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This is my second summer to keep. Last summer I started with 1 colony. They made it through the winter, but by spring the colony was not queen- right. I replaced with a new package and queen(Russian) and added an additional colony (Italian).
Both colonies seemed to thrive however, upon inspection about 3 weeks in, the Italian colony appeared to have a poor pattern of cells and they seemed to be drone cells. By that time, I could not locate the queen and noticed small white lavrae at the entrance to the hive. That colony did not survive.
I've also noticed, most recently (this week) that there are a few hive beetles in the boxes.

The other (Russian) colony seems to be doing well. I've added a queen excluder and additonal hive body about 3 weeks ago. The bees are building out the comb and busy filling it with honey. Those bees are washboarding as we speak. It's well after dark and they're still at it!

I noticed earwigs in the cover of the Russian colony.

In addition, of the few frames of honey I took this spring from the colony I had (yes, they still had plenty) I've noticed some wax moth. I do not have freezer space to freeze them.

OK, up until now, I've used no chemicals. the only thing I've done is used crisco patties last fall.

I want to treat for what I see but also for prevention. I really want to see this colony survive the winter.

Any advise is helpful. Do I treat now? Do I wait until I've taken any honey?
Is there a standard preventive program that you use? I prefer obviously to do this as non-chemically as possible.

Thanks in advance for any help.
 

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I am also new(3 years) and I had similar problems. My first year I started out with a very expensive mail order package. The queen was't accepted. My replacement queen ended up laying a nice pattern of drone cells. Year 2: Bought 5 packages, went into winter with 1 very strong hive, 1 average hive, and 2 nucs. The strong hive died, the average hive made it and 2 nucs made it. Not what I thought would happen! So now I plan on going into winter with at least 15 nucs. So I guess my advice is to not put all your eggs in one basket, or all your bees in one hive.
 

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Hickory--I'm not quite sure what you want to treat your healthy Russian hive FOR. You say they're doing well--I don't think earwigs cause bees much trouble. A strong hive seems to be the best cure for SHB--there's enough bees to chase out the beetles. You can buy or make traps for the beetles if you're worried--just check out the Pests and Disease part of the forum for tons of advice.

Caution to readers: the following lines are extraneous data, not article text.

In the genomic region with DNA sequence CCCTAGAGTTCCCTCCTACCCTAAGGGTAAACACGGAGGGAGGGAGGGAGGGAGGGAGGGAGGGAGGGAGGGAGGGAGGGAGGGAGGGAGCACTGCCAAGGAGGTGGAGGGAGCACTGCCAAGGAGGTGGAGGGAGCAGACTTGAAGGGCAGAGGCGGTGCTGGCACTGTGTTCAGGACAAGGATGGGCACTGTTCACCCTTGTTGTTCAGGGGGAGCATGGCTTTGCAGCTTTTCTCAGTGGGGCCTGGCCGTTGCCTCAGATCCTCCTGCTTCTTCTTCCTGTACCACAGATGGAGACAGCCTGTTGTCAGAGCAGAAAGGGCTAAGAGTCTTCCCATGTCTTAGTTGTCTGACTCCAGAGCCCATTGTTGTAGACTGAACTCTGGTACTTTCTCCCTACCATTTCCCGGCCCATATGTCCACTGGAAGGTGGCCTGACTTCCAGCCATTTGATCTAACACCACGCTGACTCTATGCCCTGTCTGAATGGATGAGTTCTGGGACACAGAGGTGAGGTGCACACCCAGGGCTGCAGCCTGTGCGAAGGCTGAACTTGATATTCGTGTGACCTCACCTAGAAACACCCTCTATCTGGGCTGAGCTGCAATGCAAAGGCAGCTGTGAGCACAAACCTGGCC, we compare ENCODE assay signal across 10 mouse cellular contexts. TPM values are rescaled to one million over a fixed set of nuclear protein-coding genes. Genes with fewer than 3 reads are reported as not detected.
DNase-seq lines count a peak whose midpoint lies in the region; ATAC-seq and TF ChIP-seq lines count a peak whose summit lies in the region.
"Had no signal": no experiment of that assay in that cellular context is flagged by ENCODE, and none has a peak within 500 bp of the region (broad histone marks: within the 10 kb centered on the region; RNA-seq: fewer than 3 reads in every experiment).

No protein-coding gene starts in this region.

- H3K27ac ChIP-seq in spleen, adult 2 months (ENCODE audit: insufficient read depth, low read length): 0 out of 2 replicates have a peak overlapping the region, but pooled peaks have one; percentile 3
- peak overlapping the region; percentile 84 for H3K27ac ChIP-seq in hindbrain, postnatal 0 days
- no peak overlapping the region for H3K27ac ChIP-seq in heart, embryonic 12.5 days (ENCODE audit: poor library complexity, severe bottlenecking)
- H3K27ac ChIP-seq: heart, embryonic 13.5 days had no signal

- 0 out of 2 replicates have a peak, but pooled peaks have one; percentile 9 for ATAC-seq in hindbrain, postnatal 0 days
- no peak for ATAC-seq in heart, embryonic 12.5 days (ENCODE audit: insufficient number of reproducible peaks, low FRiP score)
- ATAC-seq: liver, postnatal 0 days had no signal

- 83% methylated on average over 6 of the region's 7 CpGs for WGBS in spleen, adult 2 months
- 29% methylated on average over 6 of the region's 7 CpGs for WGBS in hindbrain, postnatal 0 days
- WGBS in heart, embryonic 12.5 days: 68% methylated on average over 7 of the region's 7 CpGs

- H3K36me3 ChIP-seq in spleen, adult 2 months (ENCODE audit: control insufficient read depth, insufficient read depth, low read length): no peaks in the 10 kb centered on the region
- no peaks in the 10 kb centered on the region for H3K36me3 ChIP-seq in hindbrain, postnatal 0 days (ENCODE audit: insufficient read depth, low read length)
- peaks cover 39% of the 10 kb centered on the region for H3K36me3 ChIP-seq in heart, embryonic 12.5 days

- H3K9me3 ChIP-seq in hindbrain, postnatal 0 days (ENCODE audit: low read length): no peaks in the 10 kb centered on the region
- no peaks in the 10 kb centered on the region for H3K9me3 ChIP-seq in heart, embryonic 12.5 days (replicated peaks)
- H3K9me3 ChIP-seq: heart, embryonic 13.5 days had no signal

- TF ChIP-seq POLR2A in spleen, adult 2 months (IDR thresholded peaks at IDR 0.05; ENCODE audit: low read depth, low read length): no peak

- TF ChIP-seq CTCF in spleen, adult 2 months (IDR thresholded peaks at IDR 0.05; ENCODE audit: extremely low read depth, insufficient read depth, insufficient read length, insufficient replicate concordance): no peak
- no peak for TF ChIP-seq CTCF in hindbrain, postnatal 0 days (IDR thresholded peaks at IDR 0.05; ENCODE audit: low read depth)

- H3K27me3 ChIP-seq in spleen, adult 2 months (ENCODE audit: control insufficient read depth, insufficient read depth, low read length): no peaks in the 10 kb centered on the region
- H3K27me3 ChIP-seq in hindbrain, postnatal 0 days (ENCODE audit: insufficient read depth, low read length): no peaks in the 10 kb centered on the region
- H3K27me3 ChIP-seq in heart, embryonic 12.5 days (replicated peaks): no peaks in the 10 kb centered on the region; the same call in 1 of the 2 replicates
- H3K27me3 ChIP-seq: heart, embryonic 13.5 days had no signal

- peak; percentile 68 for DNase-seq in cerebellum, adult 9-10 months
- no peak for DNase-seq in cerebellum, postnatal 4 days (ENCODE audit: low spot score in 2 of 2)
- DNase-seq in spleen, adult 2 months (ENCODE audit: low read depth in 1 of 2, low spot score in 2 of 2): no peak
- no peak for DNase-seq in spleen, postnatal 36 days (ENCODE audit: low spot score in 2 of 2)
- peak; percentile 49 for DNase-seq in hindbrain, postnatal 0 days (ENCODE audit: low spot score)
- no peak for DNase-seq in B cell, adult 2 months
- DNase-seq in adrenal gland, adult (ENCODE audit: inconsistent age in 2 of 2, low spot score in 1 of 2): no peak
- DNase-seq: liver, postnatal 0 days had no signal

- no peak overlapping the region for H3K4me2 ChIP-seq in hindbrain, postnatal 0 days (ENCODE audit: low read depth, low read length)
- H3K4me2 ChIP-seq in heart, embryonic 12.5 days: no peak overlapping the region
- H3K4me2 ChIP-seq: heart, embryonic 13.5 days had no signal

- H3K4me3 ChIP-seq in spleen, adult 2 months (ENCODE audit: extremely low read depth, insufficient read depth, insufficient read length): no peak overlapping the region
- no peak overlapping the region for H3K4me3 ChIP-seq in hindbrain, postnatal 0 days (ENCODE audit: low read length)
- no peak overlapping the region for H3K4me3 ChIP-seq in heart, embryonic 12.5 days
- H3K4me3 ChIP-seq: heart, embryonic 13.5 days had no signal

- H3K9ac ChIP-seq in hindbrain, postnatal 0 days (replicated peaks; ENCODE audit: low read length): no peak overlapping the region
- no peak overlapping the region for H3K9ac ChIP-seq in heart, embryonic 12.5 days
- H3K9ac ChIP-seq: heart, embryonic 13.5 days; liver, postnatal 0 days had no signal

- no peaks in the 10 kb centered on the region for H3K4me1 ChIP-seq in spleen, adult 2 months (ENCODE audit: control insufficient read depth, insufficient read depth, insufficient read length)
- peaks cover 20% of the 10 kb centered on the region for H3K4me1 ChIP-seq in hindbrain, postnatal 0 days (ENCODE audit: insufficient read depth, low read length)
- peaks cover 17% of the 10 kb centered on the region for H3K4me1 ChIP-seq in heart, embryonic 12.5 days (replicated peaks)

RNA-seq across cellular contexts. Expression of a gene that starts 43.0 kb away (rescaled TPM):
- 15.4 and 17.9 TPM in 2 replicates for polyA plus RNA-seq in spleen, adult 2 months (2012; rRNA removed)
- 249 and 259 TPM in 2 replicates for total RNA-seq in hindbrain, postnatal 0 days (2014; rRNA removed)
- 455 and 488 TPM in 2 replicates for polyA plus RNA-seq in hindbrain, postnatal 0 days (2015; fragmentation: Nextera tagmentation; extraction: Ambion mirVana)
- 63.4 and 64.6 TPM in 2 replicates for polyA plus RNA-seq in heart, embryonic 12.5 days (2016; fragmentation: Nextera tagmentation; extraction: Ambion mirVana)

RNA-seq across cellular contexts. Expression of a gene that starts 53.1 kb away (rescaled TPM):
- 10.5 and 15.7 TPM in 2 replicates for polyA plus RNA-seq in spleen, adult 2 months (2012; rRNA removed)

I have Russians too, and they seem pretty good at chasing intruders around even on the outside of the hive.

Muskrat--I'm pretty new at this myself, but did your really strong hive have enough stores? They'd need a lot more honey than the weaker ones, and might have starved. Another option was that there might have been a mite infestation--the more bees, the quicker the mites can spread, and they may have taken over. Were the bees dead facing inward in the cells?
 

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Tara- The strong hive had lots of honey. The only thing that I remember is that the bottom board was completely covered with dead bees and the bees on the top box were split in two. I thought that they probably had to many mites and to much moisture. I still had honey frames from this hive in June that I had no use for until someone gave me the advice to put the old honey under the brood chamber. Apparently bees hate having honey underneath the brood. It worked like a charm.
 

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The bees on the top box was split in 2 & dead bees completely covered the bottom board????....That sounds like a whole different problem to me...you sure there wasnt any robbing going on around that hive???
 

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I'd assumed "the bees on the top box were split in two" meant there were two separate clusters.

If the bees were literally cut in half, that would indicate something dire!
 

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Could that hive have been hit by wasps? I hear it doesn't take long at all for an entire population to get destroyed once the wasps take hold.
 
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